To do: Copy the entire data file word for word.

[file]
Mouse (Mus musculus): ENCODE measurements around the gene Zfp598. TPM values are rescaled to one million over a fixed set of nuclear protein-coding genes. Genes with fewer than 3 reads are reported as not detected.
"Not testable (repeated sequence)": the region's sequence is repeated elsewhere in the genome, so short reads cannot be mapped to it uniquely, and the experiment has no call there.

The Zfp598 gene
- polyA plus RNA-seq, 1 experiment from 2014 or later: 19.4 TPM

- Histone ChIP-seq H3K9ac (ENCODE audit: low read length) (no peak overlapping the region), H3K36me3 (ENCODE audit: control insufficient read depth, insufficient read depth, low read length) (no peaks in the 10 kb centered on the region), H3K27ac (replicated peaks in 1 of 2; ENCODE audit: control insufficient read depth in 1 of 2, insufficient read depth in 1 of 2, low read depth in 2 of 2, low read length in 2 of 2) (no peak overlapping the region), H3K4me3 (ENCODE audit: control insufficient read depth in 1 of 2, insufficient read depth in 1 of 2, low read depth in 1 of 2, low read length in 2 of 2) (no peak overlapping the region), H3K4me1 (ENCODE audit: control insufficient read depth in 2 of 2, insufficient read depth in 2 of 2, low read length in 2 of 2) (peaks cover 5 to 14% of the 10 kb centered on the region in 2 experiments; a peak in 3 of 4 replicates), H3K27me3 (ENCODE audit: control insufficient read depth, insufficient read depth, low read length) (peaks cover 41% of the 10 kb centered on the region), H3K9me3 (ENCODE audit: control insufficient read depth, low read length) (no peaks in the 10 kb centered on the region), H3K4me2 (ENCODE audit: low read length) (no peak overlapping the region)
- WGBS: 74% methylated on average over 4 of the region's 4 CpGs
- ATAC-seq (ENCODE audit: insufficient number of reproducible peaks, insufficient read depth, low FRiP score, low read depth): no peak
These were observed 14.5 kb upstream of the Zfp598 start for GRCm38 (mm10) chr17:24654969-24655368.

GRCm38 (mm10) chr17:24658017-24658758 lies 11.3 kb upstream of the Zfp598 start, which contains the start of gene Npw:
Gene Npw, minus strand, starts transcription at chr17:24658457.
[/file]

Mouse (Mus musculus): ENCODE measurements around the gene Zfp598. TPM values are rescaled to one million over a fixed set of nuclear protein-coding genes. Genes with fewer than 3 reads are reported as not detected.
"Not testable (repeated sequence)": the region's sequence is repeated elsewhere in the genome, so short reads cannot be mapped to it uniquely, and the experiment has no call there.

The Zfp598 gene
- polyA plus RNA-seq, 1 experiment from 2014 or later: 19.4 TPM

- Histone ChIP-seq H3K9ac (ENCODE audit: low read length) (no peak overlapping the region), H3K36me3 (ENCODE audit: control insufficient read depth, insufficient read depth, low read length) (no peaks in the 10 kb centered on the region), H3K27ac (replicated peaks in 1 of 2; ENCODE audit: control insufficient read depth in 1 of 2, insufficient read depth in 1 of 2, low read depth in 2 of 2, low read length in 2 of 2) (no peak overlapping the region), H3K4me3 (ENCODE audit: control insufficient read depth in 1 of 2, insufficient read depth in 1 of 2, low read depth in 1 of 2, low read length in 2 of 2) (no peak overlapping the region), H3K4me1 (ENCODE audit: control insufficient read depth in 2 of 2, insufficient read depth in 2 of 2, low read length in 2 of 2) (peaks cover 5 to 14% of the 10 kb centered on the region in 2 experiments; a peak in 3 of 4 replicates), H3K27me3 (ENCODE audit: control insufficient read depth, insufficient read depth, low read length) (peaks cover 41% of the 10 kb centered on the region), H3K9me3 (ENCODE audit: control insufficient read depth, low read length) (no peaks in the 10 kb centered on the region), H3K4me2 (ENCODE audit: low read length) (no peak overlapping the region)
- WGBS: 74% methylated on average over 4 of the region's 4 CpGs
- ATAC-seq (ENCODE audit: insufficient number of reproducible peaks, insufficient read depth, low FRiP score, low read depth): no peak
These were observed 14.5 kb upstream of the Zfp598 start for GRCm38 (mm10) chr17:24654969-24655368.

GRCm38 (mm10) chr17:24658017-24658758 lies 11.3 kb upstream of the Zfp598 start, which contains the start of gene Npw:
Gene Npw, minus strand, starts transcription at chr17:24658457.